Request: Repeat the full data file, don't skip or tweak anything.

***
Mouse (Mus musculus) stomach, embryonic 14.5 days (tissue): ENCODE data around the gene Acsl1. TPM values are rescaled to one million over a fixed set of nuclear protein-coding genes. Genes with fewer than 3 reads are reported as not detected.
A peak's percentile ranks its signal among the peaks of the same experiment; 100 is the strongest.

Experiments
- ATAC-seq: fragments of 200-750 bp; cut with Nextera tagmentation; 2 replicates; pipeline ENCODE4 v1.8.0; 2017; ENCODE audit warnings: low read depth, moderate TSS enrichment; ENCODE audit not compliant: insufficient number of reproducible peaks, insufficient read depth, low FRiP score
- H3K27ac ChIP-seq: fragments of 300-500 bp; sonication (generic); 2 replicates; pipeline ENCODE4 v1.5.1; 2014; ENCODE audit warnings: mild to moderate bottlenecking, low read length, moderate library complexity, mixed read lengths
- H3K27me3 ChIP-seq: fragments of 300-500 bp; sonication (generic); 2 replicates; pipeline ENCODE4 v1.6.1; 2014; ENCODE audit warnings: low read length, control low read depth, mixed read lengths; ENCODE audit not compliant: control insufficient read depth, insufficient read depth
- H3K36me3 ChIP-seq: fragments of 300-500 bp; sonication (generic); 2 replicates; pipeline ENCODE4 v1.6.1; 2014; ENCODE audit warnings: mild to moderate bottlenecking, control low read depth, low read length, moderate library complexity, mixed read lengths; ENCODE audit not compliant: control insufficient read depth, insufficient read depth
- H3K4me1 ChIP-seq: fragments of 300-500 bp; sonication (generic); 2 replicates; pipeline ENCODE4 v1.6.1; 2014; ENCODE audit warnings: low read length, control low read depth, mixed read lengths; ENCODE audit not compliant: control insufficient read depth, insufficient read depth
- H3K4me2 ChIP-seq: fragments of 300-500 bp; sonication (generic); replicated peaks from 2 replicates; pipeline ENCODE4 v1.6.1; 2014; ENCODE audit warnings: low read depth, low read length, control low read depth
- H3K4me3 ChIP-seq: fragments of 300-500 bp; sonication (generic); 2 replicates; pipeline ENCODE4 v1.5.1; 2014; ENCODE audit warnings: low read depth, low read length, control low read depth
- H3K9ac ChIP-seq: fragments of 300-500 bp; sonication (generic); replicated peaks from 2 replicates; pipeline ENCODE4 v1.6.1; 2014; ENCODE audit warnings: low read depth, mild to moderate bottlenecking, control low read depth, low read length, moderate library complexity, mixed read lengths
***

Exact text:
Mouse (Mus musculus) stomach, embryonic 14.5 days (tissue): ENCODE data around the gene Acsl1. TPM values are rescaled to one million over a fixed set of nuclear protein-coding genes. Genes with fewer than 3 reads are reported as not detected.
A peak's percentile ranks its signal among the peaks of the same experiment; 100 is the strongest.

Experiments
- ATAC-seq: fragments of 200-750 bp; cut with Nextera tagmentation; 2 replicates; pipeline ENCODE4 v1.8.0; 2017; ENCODE audit warnings: low read depth, moderate TSS enrichment; ENCODE audit not compliant: insufficient number of reproducible peaks, insufficient read depth, low FRiP score
- H3K27ac ChIP-seq: fragments of 300-500 bp; sonication (generic); 2 replicates; pipeline ENCODE4 v1.5.1; 2014; ENCODE audit warnings: mild to moderate bottlenecking, low read length, moderate library complexity, mixed read lengths
- H3K27me3 ChIP-seq: fragments of 300-500 bp; sonication (generic); 2 replicates; pipeline ENCODE4 v1.6.1; 2014; ENCODE audit warnings: low read length, control low read depth, mixed read lengths; ENCODE audit not compliant: control insufficient read depth, insufficient read depth
- H3K36me3 ChIP-seq: fragments of 300-500 bp; sonication (generic); 2 replicates; pipeline ENCODE4 v1.6.1; 2014; ENCODE audit warnings: mild to moderate bottlenecking, control low read depth, low read length, moderate library complexity, mixed read lengths; ENCODE audit not compliant: control insufficient read depth, insufficient read depth
- H3K4me1 ChIP-seq: fragments of 300-500 bp; sonication (generic); 2 replicates; pipeline ENCODE4 v1.6.1; 2014; ENCODE audit warnings: low read length, control low read depth, mixed read lengths; ENCODE audit not compliant: control insufficient read depth, insufficient read depth
- H3K4me2 ChIP-seq: fragments of 300-500 bp; sonication (generic); replicated peaks from 2 replicates; pipeline ENCODE4 v1.6.1; 2014; ENCODE audit warnings: low read depth, low read length, control low read depth
- H3K4me3 ChIP-seq: fragments of 300-500 bp; sonication (generic); 2 replicates; pipeline ENCODE4 v1.5.1; 2014; ENCODE audit warnings: low read depth, low read length, control low read depth
- H3K9ac ChIP-seq: fragments of 300-500 bp; sonication (generic); replicated peaks from 2 replicates; pipeline ENCODE4 v1.6.1; 2014; ENCODE audit warnings: low read depth, mild to moderate bottlenecking, control low read depth, low read length, moderate library complexity, mixed read lengths